Bellator 175: “Rampage vs. King Mo 2” heads to Allstate Arena in Rosemont, Ill., this Friday night (March 31, 2017), featuring Quinton “Rampage” Jackson and Muhammed “King Mo” Lawal — who will look to settle a beef that dates back to Bellator 120 — in Spike TV’s main event of the evening.
Right underneath them is an exciting Heavyweight match where Pride FC veteran Sergei Kharitonov returns for his second Bellator bout against long-time promotional veteran Chase Gormley. The timing couldn’t be better for Gormley as the former Titan FC champion has won seven of his last eight bouts, is on a two-fight win streak, and at 33 years young, he’s just coming into his prime. In addition, six of his 14 wins (42 percent) are finishes including four knockouts.
Kharitonov, meanwhile, is far better known for dominating his opponents — only one of his 23 wins has come by decision, including 13 knockouts (56 percent). Unfortunately for the 36-year-old, he was on the receiving end of one in his Bellator debut.
Gormley recently spoke with MMAmania.com about his big opportunity at Bellator 175 to knock off (or knockout) a legend of the sport, while being equally aware of the risk to take a loss and wind up at the back of the line for the vacant Heavyweight title.
“I think it’s exciting. It’s really going to let me know where I’m at as far as the Heavyweight division goes. I just got to have a good performance this time around. The last two fights weren’t that great. If I can go out there and beat a guy of his caliber that really shows that I’m where I want to be, you know?”
What Gormley said next took me by surprise -- he thinks Kharitonov made a mistake taking this bout after being stopped 16 seconds into the Ayala fight ... even though it was four months ago.
“I think he just kinda caught him off guard. Sergei hadn’t fought in a while and probably thought it was gonna be an easy fight and got a rude awakening. I think this fight he’ll probably not make that same mistake, and I’m gonna have a tough fight on my hands, but I think he got knocked out pretty good. His brain probably hasn’t healed all the way. I think that’s gonna play a big role if I go out there the first minute and just try to crack him a good one, he’ll go down a lot easier than if his brain healed all the way.”
You might think he’s saying this just to build up the idea in his mind of getting an easy win over a dangerous opponent, but Gormley says he knows exactly what it feel like.
“I’ve been knocked out before and I know even when you get barely touched in a room your head’s ringing and it’s just ... it’s a reason you want to go down any time you get hit with a big shot. I think after about six to eight months, your brain starts to heal and you can start taking punches again. I know from personal experience that it’s probably not the best to come back so fast just to do it, but he might just be a tough dude that can recover fast. I don’t know. I’m just going to go in there with the expectation that his brain’s still a little knocked around.”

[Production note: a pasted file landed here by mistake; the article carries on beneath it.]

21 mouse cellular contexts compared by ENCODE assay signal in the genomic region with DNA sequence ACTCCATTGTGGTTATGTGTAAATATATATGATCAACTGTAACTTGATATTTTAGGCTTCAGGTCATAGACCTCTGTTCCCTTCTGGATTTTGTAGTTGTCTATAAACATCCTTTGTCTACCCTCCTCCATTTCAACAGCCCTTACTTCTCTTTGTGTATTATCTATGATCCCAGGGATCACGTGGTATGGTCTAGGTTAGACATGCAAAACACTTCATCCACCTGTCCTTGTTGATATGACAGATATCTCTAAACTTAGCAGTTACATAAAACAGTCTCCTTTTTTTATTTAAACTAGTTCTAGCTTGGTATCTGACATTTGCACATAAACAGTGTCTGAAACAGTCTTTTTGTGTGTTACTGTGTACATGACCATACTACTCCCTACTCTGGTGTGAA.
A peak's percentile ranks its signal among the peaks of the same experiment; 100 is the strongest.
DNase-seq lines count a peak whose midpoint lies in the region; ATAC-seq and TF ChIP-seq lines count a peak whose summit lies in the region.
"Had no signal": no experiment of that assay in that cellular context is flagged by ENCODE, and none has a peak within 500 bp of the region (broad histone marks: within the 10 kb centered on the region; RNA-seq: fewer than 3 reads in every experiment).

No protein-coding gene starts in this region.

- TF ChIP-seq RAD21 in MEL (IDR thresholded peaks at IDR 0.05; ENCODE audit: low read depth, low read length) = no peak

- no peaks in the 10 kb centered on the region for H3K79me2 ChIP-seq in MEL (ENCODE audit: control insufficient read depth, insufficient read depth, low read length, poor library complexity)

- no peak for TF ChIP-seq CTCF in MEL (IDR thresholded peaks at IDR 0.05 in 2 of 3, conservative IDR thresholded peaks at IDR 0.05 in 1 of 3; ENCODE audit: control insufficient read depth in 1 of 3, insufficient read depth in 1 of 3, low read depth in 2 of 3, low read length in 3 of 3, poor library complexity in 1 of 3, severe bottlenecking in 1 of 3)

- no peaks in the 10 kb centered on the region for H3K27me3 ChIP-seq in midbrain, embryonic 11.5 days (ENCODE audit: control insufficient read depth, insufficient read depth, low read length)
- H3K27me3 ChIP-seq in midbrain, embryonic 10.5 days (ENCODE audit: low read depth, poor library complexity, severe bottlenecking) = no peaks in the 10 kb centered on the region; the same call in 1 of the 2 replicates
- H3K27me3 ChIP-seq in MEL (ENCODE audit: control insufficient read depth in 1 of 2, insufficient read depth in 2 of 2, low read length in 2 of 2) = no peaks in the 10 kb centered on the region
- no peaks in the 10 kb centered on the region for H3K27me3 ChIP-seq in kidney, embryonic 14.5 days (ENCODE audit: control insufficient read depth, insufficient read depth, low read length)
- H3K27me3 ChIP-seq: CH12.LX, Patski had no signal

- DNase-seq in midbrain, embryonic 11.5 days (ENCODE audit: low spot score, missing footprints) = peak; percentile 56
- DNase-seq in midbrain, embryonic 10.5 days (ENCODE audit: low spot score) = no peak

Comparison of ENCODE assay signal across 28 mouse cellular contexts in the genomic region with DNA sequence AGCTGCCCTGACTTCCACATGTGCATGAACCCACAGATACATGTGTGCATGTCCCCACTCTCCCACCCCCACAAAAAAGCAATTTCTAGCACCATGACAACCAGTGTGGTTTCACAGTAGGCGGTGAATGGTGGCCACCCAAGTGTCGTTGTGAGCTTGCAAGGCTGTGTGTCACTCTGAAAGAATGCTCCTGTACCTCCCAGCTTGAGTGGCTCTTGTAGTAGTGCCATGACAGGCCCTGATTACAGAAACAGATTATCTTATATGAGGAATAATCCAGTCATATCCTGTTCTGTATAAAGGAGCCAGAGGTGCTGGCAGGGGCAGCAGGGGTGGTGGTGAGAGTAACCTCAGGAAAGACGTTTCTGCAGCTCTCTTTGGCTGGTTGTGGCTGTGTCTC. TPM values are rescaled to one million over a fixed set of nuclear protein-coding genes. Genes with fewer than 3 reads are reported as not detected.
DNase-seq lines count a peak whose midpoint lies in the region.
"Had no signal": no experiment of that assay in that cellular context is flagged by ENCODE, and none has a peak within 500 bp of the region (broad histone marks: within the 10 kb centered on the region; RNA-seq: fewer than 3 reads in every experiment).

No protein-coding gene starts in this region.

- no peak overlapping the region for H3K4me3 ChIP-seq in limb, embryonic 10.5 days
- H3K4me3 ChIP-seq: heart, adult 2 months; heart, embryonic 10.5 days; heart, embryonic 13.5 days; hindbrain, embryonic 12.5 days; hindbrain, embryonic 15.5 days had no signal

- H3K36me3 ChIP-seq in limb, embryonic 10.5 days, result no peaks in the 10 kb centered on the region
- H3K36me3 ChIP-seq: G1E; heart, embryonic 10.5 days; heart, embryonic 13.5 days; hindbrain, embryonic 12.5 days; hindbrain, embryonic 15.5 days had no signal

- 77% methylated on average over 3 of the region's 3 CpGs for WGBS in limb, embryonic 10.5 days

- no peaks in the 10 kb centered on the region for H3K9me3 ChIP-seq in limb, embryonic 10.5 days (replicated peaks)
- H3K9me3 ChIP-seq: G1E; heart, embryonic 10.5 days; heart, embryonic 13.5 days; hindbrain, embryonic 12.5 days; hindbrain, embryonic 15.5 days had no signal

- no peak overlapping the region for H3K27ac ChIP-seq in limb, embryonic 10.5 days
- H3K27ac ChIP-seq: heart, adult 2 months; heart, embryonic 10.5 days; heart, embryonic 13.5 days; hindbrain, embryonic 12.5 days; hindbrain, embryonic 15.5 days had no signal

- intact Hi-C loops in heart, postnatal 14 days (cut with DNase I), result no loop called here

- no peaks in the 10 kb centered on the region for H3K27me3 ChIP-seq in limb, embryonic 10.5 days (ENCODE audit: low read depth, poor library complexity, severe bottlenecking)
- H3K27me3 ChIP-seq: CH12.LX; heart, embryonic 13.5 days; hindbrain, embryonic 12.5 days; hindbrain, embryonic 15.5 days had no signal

It’s an interesting assessment on Gormley’s part, but it’s the responsibility of the promotion and the athletic commission to decide if Kharitonov is fit to fight — not his or mine. Nevertheless, a win is certainly not a guarantee when you’re facing an opponent who finishes in 96 percent of his wins (13 knockouts, nine submissions) and has won 79 percent of his fights overall. Gormley accepts that, but knows he needs to win big to contend for the vacant title.
“Well, especially when you win against Sergei. You know that definitely puts me in the running. It’s very important for me to go out there and have a good performance. My last two performances in my opinion have been horrible, you know? In the last fight I fought kind of scared, like a coward, and I’m very disappointed in myself for that. I’ve been making those adjustments this camp.”
It’s hard to take anything from Gormley when he’s as brutally honest about himself as his opponents, taking it a step further by saying he needs to watch his weight carefully.
“A big issue I had was getting my weight down on time, I think I kind of procrastinate on that, and then when I go into the fights I feel like real lethargic and slow, you know when you don’t cut properly. I’m already on weight right now, so I think this camp I’m pretty sure I’ve got my weight under control. I started at 315 pounds, but I’ve already lost like 30 some odd pounds so I feel good, man.”
I’m sure you just did the math in your head — I know I did — he’s got 20 more pounds to go. I had to know what his plan is to get down to 265 in time for the fight.
“I’m naturally over 300 pounds. My body is just aching to go there, you know? So I literally have to eat like a gerbil. I eat lettuce wraps. Right now I’m overloading on water, but next week I’ll have to cut that out, too. I have turkey and chicken, I just try to cut out any of the red meat, I have that once a week. For some reason beef just packs it away on me for some reason so I try to stick to lean meats up there and (cut) the red meats down.”
Gormley isn’t mincing red meat nor his words. He’s ready for war at Allstate Arena.
“The Russians are tough, too. If I don’t go in there and knock him out it’s definitely gonna be a really outstanding fight because he’s a tough dude.”
Tune in this weekend to see if the brutally honest Gormley is just as brutal to his opponent on fight night. Complete audio of our interview is embedded in the video player above and complete Bellator MMA coverage can be found right here.